The U-turn womens project – this month’s Charity of the Month – plays a vital role in the empowerment of women. many of the women that come to U-turn have suffered abuse from an early age. This is most cases has left a void not only emotionally but within their education. The U-turn project offers many programmes aimed to close this void, such as the second chance programme.
This programme makes a real difference to the lives of the women that the project works with. Giving them the opportunity to gain qualifications that may have passed them by,. Through this programme the women are not only gaining new skills and qualifications but an encouraging boost of self esteem – both of whcih will help towards future employment opportunities and generally a happier and more fulfilled lifestyle.
This programme was made possible by working in partnership with Raines Secondary School who continues to support this project with guidance given in the planning and preparation of all the material.
The Crisis Commision is an exhibition combining the works of celebrated artists with the works of the artistic homeless. I have been interested in the power of art to help those socially neglected for some time and the prospect of the Crisis Commsion exhibition has been exciting me since its announcemnet in January of this year.
For those of you who are unaware, Crisis is an organisation that aim to not only help the homeless through practical day to day intervention but work tirelessly to change our social infrastructure in order to eradicate homelessness as we know it forever. The great work of Crisis ranges from highlighting the issues of the homeless in the palace of Westminster (working to implement new policies and or to amend existing ones.
The exhibition currently on display at Somerset House, celebrates the talents of Homeless artists (Skylight artists), some of whom I have had the very great pleasure of working with in the past (The Going Places Project). All the work within the exhibition is for sale – an auction of works by the prominent artists involved taking place at Christies, the work of the very talented Skylight artists will be auctioned throughout the duration of the exhibition.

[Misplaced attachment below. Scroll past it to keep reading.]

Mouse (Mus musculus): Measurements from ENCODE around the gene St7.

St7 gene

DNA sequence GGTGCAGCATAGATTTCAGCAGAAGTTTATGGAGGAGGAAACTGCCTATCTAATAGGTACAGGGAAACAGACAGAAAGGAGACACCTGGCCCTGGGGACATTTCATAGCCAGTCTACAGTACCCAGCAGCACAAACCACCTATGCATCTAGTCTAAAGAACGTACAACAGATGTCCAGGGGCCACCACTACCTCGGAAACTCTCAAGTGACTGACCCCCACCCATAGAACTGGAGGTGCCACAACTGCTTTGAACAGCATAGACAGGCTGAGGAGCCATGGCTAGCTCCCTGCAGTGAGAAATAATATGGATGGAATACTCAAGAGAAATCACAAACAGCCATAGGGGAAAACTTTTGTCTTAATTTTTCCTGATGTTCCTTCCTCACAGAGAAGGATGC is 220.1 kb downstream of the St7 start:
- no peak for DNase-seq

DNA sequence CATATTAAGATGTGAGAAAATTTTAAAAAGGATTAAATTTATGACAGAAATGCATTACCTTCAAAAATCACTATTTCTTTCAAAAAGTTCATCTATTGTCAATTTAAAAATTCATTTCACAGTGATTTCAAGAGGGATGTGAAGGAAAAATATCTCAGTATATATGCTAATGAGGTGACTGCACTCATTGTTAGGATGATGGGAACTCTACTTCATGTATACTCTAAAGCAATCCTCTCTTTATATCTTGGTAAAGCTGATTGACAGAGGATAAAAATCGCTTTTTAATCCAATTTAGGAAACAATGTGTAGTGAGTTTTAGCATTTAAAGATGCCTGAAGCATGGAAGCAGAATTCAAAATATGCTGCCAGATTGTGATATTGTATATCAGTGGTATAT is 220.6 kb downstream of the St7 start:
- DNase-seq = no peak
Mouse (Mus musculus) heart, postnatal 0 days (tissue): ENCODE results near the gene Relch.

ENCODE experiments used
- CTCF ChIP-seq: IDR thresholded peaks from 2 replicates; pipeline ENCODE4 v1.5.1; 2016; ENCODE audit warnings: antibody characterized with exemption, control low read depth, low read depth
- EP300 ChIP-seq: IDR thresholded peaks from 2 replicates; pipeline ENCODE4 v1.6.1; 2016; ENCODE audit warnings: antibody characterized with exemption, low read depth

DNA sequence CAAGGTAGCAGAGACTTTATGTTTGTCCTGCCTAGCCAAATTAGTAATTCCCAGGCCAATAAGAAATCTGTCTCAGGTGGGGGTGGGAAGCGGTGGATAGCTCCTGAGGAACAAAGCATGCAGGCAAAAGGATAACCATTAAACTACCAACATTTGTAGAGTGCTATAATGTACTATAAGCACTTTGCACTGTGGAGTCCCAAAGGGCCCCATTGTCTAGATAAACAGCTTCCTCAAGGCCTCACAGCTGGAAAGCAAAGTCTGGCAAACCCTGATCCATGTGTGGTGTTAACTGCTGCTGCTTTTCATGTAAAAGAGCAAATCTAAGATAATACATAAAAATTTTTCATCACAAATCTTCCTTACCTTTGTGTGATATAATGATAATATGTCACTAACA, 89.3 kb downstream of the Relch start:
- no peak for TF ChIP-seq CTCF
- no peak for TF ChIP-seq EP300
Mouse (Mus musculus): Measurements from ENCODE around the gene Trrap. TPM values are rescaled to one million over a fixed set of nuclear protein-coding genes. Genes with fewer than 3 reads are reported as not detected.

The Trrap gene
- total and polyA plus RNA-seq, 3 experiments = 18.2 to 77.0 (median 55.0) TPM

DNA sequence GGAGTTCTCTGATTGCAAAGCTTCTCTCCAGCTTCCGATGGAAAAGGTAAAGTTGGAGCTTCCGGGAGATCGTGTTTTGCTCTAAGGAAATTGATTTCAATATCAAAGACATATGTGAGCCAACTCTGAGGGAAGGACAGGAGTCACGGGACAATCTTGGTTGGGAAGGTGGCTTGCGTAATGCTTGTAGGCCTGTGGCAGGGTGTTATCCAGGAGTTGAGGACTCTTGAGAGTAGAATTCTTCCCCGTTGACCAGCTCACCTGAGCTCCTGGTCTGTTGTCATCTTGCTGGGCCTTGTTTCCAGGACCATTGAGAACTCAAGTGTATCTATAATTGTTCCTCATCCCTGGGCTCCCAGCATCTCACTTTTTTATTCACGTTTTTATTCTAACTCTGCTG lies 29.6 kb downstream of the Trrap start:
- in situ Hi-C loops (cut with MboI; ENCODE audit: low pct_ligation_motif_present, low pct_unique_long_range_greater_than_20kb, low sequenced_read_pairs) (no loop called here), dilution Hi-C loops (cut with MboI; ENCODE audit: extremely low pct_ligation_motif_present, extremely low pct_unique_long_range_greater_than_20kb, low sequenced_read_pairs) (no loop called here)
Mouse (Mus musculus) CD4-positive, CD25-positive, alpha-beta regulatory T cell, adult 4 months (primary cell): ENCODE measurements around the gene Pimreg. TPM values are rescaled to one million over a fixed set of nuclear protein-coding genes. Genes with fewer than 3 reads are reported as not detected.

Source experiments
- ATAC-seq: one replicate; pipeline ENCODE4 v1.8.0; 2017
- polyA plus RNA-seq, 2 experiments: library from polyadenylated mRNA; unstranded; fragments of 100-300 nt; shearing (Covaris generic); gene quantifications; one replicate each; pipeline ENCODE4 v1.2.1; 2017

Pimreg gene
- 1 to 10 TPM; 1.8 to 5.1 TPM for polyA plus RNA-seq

Artists included in the exhibition include, Antony Gormley, Tracey Emin, Sir Anthony Caro, Yinka Shonibare, Gillian Wearing, Jonathan Yeo, Bob & Roberta Smith, Nathan Coley and Nika Neelova. As well as the very talented William James West (Bill, Birmingham), Thomas Herald, and Conleth Moran all Skylight Artists that I would like to give special congratulatory recognition to (other Skylight artists were involved in the exhibition from across the UK).
The Crisis Commission will be a once-in-a-lifetime chance to experience major works from our greatest contemporary artists reacting to an issue that is sadly becoming ever more prominent in today’s society – homelessness. It is hugely exciting that artists of this calibre are right now making original works that will reflect on the exhibition’s themes of isolation, property, security and space. I can’t wait to install them in Somerset House for all to enjoy, but also to provoke thought on what it is like not to have a home.
– Laurence Sillars, Curator of the Crisis Commission and Chief Curator at BALTIC Centre for Contemporary Art (Somerset House/ Crisis Commission).